On December 5, 1993, at 1957 central standard time, a Cessna 210B, N9684X, sustained substantial damage when it landed short of runway 31 at Dubuque Municipal Airport, Dubuque, Iowa. The pilot received serious injuries, and his sole passenger received minor injuries. An IFR flight plan was filed, and instrument meteorological conditions prevailed at the time. Use your browsers 'back' function to return to synopsisReturn to Query Page
A weather observation from Dubuque Municipal Airport was taken three minutes after the time of the accident. The observation reported a measured ceiling of 200 overcast, two miles visibility with fog, temperature 37 degrees, and dewpoint 37 degrees. According to the FAA, approximately five and a half hours before departure, the pilot received a full weather briefing and was given an Airmet for icing conditions in the area. Thirty minutes before takeoff, the pilot received an update on the weather conditions. At this time the pilot was given four Pireps for moderate to severe icing conditions which existed in the area of his destination.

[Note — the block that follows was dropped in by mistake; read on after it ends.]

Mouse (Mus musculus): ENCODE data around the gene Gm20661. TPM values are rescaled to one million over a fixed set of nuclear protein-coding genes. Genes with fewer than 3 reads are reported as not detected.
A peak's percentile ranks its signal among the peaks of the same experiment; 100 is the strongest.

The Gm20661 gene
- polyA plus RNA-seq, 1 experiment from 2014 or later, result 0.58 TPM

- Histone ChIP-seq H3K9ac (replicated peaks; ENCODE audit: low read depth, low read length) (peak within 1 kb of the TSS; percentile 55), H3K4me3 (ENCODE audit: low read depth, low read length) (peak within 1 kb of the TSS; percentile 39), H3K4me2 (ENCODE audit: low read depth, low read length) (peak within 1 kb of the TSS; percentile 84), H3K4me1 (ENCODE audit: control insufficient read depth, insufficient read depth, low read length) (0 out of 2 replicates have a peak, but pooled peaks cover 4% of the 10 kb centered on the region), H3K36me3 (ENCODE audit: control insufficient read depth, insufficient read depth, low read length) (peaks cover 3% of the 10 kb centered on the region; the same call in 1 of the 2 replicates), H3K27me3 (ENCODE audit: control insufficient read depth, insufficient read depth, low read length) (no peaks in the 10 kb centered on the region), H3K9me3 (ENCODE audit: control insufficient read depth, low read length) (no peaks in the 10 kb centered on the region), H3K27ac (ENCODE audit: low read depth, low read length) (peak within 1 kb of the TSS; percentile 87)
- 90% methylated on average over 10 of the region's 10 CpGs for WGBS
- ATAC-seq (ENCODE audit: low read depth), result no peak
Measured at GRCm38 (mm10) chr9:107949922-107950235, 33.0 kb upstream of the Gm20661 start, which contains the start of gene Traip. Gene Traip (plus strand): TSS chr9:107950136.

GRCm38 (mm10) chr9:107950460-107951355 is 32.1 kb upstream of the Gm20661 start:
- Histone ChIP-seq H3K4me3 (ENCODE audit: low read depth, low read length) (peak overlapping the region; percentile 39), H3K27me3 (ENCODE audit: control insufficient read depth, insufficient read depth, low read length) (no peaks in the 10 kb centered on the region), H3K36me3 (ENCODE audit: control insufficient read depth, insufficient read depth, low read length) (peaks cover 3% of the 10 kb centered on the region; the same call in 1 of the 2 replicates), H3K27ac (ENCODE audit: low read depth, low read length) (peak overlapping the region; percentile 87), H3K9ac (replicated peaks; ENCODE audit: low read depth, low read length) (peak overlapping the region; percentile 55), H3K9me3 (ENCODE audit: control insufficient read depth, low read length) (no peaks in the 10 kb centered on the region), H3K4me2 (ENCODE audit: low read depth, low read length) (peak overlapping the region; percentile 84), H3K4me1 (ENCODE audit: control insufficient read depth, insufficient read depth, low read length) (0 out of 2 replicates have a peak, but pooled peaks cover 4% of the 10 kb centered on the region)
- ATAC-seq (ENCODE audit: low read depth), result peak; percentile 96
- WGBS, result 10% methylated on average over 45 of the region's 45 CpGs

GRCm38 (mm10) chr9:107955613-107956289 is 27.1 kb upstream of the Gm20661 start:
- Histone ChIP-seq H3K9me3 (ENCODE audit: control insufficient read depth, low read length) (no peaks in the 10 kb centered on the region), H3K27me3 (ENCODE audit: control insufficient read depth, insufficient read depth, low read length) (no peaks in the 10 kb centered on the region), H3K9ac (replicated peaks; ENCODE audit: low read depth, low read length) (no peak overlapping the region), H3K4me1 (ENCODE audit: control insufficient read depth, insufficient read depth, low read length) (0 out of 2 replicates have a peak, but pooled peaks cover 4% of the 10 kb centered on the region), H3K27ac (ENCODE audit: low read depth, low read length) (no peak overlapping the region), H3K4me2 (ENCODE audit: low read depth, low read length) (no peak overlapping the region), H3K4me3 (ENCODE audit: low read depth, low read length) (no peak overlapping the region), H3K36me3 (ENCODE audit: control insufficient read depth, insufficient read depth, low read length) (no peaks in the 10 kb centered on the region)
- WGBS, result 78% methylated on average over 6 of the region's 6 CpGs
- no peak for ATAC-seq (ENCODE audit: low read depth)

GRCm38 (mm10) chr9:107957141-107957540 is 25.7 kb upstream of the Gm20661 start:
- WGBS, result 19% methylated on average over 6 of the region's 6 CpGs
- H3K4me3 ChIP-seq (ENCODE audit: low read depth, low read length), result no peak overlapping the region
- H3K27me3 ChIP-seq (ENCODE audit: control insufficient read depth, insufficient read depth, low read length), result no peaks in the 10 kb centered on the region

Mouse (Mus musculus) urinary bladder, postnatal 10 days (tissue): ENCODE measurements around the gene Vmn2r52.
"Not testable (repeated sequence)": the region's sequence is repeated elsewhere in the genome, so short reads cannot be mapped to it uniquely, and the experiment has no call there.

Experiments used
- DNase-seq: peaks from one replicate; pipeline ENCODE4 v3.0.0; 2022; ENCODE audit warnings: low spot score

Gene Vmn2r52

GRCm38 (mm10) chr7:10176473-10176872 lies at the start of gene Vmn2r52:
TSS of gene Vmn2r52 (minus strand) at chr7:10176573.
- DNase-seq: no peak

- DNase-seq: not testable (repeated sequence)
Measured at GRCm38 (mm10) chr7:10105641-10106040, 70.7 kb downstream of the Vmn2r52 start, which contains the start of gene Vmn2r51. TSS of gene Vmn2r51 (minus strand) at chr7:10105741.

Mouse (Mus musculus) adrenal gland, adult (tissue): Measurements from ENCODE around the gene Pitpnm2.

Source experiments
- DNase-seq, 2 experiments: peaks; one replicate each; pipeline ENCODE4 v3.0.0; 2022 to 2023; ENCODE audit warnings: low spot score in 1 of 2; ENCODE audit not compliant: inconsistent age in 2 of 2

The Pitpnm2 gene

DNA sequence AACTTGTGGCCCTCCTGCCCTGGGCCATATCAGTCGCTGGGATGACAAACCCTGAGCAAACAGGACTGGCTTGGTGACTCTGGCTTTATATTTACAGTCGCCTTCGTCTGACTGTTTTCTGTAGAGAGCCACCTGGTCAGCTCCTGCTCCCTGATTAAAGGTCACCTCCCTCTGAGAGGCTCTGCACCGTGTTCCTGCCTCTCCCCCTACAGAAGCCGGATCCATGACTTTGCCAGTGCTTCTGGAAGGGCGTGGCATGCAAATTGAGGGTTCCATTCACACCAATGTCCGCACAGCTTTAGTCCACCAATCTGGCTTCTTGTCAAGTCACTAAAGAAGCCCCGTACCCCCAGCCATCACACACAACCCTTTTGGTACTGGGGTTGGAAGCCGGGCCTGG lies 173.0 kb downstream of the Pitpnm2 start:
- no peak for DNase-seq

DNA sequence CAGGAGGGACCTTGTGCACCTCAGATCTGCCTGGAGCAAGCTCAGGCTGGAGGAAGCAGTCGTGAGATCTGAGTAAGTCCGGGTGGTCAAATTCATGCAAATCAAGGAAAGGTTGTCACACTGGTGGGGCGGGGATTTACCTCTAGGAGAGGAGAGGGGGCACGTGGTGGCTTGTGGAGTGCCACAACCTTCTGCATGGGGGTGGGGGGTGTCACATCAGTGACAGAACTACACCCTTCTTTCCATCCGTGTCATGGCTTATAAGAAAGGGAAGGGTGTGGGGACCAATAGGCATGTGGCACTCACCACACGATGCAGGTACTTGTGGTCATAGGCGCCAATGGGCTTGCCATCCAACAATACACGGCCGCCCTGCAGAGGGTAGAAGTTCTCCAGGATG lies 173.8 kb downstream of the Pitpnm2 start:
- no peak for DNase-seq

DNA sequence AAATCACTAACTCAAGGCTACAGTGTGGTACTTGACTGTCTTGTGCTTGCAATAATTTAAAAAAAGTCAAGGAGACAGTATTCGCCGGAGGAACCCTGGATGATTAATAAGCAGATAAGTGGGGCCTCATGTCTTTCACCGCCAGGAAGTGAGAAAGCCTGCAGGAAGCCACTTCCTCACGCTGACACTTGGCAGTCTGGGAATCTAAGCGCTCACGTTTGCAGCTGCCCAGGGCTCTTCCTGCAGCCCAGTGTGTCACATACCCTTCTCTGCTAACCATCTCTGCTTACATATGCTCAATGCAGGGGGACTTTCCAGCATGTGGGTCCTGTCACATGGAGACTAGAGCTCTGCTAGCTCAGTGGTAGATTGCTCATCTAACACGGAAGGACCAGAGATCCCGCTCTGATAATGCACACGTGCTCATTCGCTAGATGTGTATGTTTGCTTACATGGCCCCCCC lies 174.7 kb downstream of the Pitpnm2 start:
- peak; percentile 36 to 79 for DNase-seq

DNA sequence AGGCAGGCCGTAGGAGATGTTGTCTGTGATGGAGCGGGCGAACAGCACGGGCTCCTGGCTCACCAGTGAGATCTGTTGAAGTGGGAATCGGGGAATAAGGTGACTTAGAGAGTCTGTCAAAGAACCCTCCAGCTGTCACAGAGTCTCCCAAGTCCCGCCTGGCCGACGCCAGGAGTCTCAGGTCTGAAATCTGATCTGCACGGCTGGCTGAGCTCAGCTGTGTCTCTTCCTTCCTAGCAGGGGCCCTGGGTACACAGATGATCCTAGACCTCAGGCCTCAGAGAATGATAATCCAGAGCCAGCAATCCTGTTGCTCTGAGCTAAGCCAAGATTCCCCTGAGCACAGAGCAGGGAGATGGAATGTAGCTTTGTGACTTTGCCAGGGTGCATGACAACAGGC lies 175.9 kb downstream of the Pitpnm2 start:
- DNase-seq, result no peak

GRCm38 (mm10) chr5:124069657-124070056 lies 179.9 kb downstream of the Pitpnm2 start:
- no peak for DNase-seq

In a written statement provided to the NTSB, the pilot says he was experiencing heavy icing conditions and eventually advised air traffic control that he was unable to maintain altitude. Air traffic control then cleared the pilot for the ILS approach at Dubuque Municipal Airport. At approximately 3,300 feet, the pilot reported the airplane had two inches of ice accumulation. At 800 feet AGL, he lowered the landing gear and was unable to maintain the glideslope. The airplane landed short of the runway.